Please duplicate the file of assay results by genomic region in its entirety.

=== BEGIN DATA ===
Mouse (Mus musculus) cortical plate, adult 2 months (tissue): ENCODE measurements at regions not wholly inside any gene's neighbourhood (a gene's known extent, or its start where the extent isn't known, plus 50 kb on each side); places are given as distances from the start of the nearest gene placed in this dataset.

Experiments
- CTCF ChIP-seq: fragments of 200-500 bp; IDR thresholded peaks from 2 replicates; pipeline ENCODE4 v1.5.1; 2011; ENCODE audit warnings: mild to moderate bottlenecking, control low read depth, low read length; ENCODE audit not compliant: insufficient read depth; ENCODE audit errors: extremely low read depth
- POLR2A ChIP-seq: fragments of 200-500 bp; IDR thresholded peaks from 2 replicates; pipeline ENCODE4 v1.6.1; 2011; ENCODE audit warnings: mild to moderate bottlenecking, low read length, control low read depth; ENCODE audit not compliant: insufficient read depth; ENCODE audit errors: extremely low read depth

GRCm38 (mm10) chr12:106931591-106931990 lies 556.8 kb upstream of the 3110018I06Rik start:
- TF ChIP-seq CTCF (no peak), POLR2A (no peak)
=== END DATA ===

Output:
Mouse (Mus musculus) cortical plate, adult 2 months (tissue): ENCODE measurements at regions not wholly inside any gene's neighbourhood (a gene's known extent, or its start where the extent isn't known, plus 50 kb on each side); places are given as distances from the start of the nearest gene placed in this dataset.

Experiments
- CTCF ChIP-seq: fragments of 200-500 bp; IDR thresholded peaks from 2 replicates; pipeline ENCODE4 v1.5.1; 2011; ENCODE audit warnings: mild to moderate bottlenecking, control low read depth, low read length; ENCODE audit not compliant: insufficient read depth; ENCODE audit errors: extremely low read depth
- POLR2A ChIP-seq: fragments of 200-500 bp; IDR thresholded peaks from 2 replicates; pipeline ENCODE4 v1.6.1; 2011; ENCODE audit warnings: mild to moderate bottlenecking, low read length, control low read depth; ENCODE audit not compliant: insufficient read depth; ENCODE audit errors: extremely low read depth

GRCm38 (mm10) chr12:106931591-106931990 lies 556.8 kb upstream of the 3110018I06Rik start:
- TF ChIP-seq CTCF (no peak), POLR2A (no peak)